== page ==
It would be just as valid to avoid some <WebView>to RN communication by retrieving the client token in the JS file that contains the Drop-in code. However, there will have to be some communication between <WebView>and RN at some point. For example, we have to display purchase success or failure to the user. The communication problem can’t be avoided, so its best to get that out of the way early. Also, this separation of concerns will allow me to create a standalone component at some point.

The following diagram depicts the flow and component responsibilities described above:

Data flow between React Native parent component and it’s child webview

Implementation

A picture is worth a thousand words, and it’s the best way to describe the relationships between components.

The implementation starts off with a parent component in the BraintreePaymentScreen.js. This component is responsible for obtaining the client token from Braintree’s servers. It displays an <ActivityIndiator/> component until while the client token request is being processed. Once the token is received, it next passes the client token to the <BraintreeWebView/> component and displays that same component, while simultaneously hiding the <ActivityIndicator/> component. In addition to the client token, the <BraintreeWebView/> is also passed three other props

nonceObtainedCallback: a function that is executed one the nonce is received, which allows the BraintreePaymentScreen to make a purchase call to the server

paymentAPIResponse: holds the pending, and success or failure state of the response from Braintree once the nonce is sent to their servers. This allows us to pass that information to the webview and display feedback to the user

navigationBackCallback: an optional callback that is used to navigate to a different screen. A button on the webview activates this callback allowing the user to navigate to away from the webview to a screen of our choice

The <BrainTreeWebView/> component is a a custom component whose primary functions are to render a react-native-webview-messaging (rnwm) <WebView/> component that displays the a web page as its source, and to implement communications between that web page and BraintreePaymentScreen. I decided to use the rnwm component because it greatly simplified communication between the HTML rendered inside the webview and the BraintreePaymentScreen. All that is required is setting up listeners in the rnwm <WebView> and inside the JavaScript of the HTML that it renders. Then those two items can send events, strings, and even JSON objects to each other.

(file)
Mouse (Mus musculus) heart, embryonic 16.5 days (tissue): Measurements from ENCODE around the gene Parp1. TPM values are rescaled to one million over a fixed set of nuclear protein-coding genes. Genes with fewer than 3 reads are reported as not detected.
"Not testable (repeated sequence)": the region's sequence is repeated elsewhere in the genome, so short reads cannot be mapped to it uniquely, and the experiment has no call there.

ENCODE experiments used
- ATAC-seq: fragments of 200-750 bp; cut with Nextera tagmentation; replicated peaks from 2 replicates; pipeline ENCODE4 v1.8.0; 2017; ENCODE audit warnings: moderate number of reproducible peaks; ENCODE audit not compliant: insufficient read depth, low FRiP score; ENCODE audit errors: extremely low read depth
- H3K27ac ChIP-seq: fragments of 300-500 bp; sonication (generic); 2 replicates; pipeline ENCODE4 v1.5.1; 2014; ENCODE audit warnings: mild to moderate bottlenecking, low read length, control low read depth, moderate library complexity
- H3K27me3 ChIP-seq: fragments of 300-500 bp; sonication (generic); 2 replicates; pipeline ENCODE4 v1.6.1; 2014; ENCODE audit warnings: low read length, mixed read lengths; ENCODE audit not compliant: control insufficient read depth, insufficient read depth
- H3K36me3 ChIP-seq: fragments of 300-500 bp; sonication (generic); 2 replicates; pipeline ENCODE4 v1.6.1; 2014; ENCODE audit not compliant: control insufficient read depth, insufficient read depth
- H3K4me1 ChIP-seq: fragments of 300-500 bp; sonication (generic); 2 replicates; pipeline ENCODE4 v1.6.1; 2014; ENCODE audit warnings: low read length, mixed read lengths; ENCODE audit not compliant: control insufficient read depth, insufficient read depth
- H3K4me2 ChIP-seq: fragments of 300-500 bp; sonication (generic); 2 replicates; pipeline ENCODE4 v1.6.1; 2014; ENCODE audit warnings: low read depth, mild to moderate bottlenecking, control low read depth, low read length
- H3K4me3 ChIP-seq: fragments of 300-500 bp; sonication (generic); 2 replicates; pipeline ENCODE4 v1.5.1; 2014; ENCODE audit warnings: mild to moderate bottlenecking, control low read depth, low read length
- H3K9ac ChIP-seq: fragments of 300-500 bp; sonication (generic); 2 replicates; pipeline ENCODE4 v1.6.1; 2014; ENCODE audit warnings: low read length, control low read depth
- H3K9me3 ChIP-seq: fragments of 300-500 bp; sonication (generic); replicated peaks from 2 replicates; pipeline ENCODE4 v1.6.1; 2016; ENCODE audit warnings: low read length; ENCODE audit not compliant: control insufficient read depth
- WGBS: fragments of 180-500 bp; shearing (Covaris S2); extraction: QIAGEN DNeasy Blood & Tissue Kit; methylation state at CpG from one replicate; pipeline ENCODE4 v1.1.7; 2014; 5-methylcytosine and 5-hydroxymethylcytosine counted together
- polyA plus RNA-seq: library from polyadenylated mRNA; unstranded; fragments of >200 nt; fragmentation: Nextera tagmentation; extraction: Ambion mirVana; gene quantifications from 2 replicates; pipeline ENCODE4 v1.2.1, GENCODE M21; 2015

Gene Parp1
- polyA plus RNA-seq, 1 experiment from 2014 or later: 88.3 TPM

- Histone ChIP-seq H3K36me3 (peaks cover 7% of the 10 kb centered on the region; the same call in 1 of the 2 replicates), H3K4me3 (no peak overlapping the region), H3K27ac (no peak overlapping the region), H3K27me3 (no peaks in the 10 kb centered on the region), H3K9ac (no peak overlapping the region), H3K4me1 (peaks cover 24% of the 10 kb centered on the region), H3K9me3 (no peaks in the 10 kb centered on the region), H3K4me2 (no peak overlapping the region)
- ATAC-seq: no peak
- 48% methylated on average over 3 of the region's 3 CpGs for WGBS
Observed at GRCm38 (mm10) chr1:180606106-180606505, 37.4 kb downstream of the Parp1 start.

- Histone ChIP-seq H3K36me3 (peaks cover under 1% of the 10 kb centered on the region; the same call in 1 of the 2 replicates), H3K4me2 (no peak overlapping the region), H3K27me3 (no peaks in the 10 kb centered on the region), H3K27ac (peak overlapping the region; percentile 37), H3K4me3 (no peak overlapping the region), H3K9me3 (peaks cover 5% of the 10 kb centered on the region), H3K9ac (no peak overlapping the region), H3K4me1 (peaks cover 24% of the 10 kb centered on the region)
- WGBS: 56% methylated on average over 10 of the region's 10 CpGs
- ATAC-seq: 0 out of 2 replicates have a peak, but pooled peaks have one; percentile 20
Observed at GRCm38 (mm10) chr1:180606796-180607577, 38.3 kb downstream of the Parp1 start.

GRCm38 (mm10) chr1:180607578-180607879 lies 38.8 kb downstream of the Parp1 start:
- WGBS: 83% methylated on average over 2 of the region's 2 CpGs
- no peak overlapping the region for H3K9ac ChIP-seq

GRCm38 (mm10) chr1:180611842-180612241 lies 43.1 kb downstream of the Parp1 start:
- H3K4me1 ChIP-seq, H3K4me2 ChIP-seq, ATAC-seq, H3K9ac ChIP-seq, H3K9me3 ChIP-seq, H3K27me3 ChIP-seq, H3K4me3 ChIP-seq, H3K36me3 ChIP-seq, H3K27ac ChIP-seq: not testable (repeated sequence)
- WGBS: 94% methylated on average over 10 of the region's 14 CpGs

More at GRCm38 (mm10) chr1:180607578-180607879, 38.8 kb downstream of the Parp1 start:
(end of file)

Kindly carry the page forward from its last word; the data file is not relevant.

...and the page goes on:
The use of rnwm’s <WebView/> component is similar to the standard React Native <WebView/>. It requires a source of HTML to display. In this case, I chose to do this by using a require statement. The require statement imports the index.html file created by webpack for use as the value for the <WebView/> source property.

The code for BraintreePayementWebview is shown below.

Code for WebView Component

I’ll be the first to admit that my webpack skills are probably not as strong as they should be. Fortunately, rnwm has an example that demonstrates how to combine an HTML file with JavaScript to create a bundled HTML file that can be included in the <WebView/> component. I recommend following the techniques shown in the example.

The index.js file contains all the JavaScript required to actually display the drop-in UI, retrieve a nonce from the Braintree server’s, send that nonce back to the parent component, and display payment processing feedback to the user.

The biggest problem I’ve encountered while using these techniques is that any changes made to the index.js file break Expo’s hot reloading. This means that every change requires repackaging the entire project. I hope that somebody reading this article can help me figure out a way to fix or avoid this issue. Please leave a comment below.

Conclusion

That’s it. In this article I demonstrated a non-native, purely JavaScript technique to display Braintree’s Drop-In UI to make payments in a React Native application.

In the next article in this series, I will replace the vanilla JS in index.js with React. I think you know what that means…

This one just wrote itself